A comparative study on the effects of 2,3,7,8,-tetrachlorodibenzo-p-dioxin polychlorinated biphenyl126 and estrogen in human bronchial epithelial cells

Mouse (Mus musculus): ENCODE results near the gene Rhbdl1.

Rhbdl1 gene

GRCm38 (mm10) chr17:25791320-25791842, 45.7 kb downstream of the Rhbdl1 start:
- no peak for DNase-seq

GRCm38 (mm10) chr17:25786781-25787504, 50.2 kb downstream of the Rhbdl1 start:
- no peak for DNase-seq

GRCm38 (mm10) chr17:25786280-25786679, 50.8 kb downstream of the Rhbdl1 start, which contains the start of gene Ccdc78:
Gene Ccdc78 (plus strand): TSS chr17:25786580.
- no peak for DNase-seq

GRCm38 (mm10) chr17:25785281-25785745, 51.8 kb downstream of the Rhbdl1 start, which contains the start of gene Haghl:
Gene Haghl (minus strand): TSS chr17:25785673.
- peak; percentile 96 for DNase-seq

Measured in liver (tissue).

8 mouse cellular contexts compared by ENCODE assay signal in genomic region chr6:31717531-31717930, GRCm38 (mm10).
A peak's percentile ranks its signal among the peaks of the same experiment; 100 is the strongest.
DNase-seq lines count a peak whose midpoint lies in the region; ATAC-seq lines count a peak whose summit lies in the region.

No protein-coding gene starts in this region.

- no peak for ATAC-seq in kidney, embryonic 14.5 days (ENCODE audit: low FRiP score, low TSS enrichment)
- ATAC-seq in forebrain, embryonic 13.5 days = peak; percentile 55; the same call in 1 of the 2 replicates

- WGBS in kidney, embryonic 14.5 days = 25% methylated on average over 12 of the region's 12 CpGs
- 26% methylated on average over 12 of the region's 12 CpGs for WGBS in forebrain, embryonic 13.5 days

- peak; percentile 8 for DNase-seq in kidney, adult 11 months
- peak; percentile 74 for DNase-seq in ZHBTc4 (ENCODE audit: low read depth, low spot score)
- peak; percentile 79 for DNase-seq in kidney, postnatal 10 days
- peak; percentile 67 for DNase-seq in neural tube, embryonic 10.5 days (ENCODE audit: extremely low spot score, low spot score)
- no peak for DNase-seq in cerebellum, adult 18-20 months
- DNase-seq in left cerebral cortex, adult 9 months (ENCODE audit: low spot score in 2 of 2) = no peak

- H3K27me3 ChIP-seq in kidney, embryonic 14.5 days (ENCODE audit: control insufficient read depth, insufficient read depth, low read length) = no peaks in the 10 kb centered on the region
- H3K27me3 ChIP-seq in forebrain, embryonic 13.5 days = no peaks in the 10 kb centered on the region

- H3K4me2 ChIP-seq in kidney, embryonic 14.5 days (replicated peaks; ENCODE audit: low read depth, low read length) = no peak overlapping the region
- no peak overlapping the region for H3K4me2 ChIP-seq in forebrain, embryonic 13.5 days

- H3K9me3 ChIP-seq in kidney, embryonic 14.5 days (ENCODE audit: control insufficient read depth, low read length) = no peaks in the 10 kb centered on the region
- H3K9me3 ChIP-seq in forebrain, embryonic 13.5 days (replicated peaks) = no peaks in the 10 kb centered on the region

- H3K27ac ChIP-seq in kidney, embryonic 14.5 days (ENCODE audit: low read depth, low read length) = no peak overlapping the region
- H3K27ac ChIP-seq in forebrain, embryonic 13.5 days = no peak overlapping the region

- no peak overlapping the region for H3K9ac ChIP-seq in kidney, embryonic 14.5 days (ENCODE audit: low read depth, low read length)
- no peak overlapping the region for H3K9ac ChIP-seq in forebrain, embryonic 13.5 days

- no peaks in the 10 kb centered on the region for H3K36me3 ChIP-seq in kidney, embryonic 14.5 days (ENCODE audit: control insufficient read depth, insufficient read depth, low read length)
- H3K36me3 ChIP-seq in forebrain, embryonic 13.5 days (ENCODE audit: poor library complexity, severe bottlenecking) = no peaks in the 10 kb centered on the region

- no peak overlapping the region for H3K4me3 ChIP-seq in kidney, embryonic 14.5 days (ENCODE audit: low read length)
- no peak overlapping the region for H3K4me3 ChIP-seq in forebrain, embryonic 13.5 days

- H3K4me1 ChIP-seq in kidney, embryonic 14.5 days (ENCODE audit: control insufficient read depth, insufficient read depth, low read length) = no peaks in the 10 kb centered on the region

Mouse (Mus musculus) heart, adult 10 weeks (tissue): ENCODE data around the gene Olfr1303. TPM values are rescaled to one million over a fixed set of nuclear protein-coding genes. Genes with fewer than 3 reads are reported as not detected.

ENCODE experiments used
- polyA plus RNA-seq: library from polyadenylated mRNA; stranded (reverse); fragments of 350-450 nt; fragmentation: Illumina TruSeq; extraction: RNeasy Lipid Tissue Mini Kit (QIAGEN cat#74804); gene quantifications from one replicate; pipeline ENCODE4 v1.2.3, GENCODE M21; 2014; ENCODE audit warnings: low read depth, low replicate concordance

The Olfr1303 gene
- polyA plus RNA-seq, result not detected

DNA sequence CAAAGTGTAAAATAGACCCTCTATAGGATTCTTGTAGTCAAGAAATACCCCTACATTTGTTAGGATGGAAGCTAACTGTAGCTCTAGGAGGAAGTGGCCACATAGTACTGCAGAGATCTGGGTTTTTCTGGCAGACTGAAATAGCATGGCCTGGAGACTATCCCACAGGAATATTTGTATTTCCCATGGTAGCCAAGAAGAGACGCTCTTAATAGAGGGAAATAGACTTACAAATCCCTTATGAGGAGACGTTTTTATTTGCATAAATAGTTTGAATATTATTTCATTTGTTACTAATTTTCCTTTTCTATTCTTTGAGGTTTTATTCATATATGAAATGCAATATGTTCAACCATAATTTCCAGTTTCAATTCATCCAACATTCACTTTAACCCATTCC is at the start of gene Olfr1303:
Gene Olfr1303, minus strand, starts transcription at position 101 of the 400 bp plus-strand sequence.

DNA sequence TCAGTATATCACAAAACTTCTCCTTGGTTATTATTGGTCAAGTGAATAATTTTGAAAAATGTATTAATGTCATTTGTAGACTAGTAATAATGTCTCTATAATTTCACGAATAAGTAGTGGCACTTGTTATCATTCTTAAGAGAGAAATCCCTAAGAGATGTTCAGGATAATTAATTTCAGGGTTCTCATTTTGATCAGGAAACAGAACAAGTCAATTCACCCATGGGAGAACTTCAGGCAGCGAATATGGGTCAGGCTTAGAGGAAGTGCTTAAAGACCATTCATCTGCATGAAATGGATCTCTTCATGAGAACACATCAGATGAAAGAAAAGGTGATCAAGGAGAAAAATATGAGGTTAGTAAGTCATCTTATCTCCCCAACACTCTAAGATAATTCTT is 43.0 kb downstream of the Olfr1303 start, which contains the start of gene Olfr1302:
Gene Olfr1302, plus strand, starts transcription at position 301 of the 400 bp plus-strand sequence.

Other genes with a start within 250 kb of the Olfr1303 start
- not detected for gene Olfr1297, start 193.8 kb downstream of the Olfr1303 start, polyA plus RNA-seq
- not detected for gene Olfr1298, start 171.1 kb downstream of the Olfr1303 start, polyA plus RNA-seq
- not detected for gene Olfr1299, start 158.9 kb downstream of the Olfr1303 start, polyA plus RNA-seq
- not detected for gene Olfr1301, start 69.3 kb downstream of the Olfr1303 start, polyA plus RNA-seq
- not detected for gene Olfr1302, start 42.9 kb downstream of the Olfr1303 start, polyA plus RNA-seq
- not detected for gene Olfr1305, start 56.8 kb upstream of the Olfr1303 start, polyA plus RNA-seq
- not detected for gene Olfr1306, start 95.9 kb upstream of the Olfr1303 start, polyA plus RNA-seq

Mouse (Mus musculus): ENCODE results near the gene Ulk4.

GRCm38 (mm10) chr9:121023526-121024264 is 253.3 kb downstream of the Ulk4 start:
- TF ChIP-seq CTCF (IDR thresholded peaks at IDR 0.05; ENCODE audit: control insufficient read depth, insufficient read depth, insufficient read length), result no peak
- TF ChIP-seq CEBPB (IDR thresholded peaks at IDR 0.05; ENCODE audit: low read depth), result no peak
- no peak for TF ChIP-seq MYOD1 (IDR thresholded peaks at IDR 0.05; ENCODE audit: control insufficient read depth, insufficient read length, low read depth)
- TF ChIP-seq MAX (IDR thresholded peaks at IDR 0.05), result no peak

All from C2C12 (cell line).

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Epidemiological studies on 2,3,7,8,-tetrachlorodibenzo-p-dioxin (TCDD) exposure indicated high incidences of pulmonary dysfunctions and lung cancer. Animal studies also demonstrated lung cancer development in female, but not in male, rats exposed to TCDD. Such effects, however, have not been reported in polychlorinated biphenyls (PCB) exposure. In our present study, we have investigated the effects of TCDD and PCB126, with or without cotreatment with 17 beta-estradiol (E2), on a human bronchial epithelial cell line BEAS-2B. We found that treatment with either TCDD or PCB126 alone reduced cell numbers as well as thymidine incorporation. Cell death, however, was only detected in PCB126-, but not TCDD-, treated cultures. The TCDD-induced cell reduction, therefore, could not be contributed to cell death. Meanwhile, because TCDD- and PCB126-enhanced CYP1A1 and CYP1B1 expressions were significantly reduced by the AhR antagonist and CYP1 inhibitor alpha-naphthoflavone (ANF), this indicated that the effects of TCDD and PCB126 were AhR and cytochrome P450 1 dependent. We also found that while E2 itself did not alter CYP1A1 and CYP1B1 expressions, cotreatment of E2 with TCDD or PCB126 would significantly enhance TCDD-, but not PCB126-, induced toxicity. We further demonstrated that in the presence of E2, 1 nM TCDD increased the production of E2 metabolites, 2-methoxyestradiol (2-MeOE2) and 4-methoxyestradiol (4-MeOE2). PCB126, however, only increased 2-MeOE2 formation without significant induction of 4-MeOE2. We believe that these metabolites, especially 4-MeOE2, interacted with TCDD to further suppress cell growth. Our data provided the first demonstration on the enhancement of TCDD-induced toxicity in human lung cells via interaction with estrogen.

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